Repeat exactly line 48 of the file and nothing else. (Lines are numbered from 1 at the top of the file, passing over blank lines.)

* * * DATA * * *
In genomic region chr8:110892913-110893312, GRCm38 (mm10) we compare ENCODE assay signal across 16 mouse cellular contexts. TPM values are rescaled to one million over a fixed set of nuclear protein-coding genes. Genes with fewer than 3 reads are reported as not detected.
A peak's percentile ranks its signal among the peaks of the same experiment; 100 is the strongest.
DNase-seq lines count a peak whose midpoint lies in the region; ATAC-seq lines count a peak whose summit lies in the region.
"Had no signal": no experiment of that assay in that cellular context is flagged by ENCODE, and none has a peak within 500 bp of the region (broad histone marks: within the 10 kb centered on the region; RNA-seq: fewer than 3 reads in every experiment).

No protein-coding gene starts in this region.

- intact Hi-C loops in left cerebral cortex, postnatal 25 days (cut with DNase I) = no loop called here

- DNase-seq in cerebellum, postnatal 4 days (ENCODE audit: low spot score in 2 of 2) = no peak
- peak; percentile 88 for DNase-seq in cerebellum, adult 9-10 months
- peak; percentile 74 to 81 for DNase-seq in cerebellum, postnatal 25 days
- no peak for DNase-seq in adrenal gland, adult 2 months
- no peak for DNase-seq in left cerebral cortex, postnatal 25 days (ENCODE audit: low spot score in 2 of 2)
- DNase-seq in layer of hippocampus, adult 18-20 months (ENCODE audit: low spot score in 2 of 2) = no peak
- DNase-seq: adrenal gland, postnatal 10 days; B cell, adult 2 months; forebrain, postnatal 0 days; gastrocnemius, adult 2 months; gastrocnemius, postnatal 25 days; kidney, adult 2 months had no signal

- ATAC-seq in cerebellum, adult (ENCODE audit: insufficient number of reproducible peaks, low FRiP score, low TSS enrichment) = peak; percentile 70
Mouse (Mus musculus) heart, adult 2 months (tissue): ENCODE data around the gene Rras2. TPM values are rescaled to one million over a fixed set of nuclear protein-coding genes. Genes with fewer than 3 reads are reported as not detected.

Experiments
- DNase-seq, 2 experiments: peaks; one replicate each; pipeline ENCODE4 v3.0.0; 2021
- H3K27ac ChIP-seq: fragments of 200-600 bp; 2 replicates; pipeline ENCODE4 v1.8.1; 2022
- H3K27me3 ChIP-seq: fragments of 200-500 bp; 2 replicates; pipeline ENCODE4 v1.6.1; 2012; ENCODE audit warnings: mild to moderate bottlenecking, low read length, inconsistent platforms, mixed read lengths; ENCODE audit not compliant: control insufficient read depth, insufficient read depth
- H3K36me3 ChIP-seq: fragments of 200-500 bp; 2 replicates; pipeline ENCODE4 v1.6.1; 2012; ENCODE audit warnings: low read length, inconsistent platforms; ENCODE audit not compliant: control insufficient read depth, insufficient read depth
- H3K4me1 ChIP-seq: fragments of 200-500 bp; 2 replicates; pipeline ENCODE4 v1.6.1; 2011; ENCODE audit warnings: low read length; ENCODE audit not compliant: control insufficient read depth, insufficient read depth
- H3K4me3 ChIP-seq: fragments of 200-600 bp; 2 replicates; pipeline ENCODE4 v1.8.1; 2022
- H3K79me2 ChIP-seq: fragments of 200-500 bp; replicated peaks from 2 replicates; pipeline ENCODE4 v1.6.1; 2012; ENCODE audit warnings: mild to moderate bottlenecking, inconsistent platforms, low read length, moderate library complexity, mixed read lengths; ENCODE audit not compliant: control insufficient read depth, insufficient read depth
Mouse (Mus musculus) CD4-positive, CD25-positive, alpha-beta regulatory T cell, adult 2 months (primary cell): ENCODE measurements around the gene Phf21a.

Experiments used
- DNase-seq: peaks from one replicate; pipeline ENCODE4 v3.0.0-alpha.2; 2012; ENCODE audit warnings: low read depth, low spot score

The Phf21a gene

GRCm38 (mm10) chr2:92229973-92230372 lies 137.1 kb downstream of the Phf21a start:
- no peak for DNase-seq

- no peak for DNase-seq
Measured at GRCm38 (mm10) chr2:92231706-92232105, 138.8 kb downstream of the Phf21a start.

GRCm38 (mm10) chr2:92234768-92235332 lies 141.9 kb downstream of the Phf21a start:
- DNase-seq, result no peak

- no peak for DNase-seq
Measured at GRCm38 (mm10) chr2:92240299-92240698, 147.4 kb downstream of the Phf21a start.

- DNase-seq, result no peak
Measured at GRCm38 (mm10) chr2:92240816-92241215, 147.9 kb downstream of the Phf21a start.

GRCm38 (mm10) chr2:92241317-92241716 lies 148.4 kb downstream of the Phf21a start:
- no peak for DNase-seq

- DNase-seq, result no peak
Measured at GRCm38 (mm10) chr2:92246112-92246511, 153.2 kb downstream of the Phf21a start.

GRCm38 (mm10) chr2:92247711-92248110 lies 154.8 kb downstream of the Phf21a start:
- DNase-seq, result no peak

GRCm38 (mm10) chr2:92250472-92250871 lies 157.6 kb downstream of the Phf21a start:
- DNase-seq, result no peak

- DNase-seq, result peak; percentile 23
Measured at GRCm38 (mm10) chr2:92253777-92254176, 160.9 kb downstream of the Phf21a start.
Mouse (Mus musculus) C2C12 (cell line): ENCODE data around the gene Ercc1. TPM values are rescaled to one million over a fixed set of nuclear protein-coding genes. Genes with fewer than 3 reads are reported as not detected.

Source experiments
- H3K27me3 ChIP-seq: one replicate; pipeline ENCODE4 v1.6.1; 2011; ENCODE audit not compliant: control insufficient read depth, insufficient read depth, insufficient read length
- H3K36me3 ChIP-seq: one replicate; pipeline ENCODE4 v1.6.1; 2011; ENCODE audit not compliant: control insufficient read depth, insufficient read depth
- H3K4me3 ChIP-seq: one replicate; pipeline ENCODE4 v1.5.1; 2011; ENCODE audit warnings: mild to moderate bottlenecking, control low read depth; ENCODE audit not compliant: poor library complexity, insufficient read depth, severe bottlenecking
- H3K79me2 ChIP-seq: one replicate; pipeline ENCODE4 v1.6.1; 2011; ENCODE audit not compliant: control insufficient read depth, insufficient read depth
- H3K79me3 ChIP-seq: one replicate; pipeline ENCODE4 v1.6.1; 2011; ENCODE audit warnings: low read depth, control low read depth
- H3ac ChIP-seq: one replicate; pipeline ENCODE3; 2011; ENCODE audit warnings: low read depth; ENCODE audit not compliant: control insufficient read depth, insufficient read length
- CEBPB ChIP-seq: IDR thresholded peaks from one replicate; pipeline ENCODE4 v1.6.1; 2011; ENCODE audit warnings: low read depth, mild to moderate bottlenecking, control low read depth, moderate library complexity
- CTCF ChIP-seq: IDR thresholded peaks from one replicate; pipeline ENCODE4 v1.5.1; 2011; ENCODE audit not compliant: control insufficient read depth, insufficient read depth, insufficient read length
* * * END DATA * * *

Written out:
Mouse (Mus musculus) C2C12 (cell line): ENCODE data around the gene Ercc1. TPM values are rescaled to one million over a fixed set of nuclear protein-coding genes. Genes with fewer than 3 reads are reported as not detected.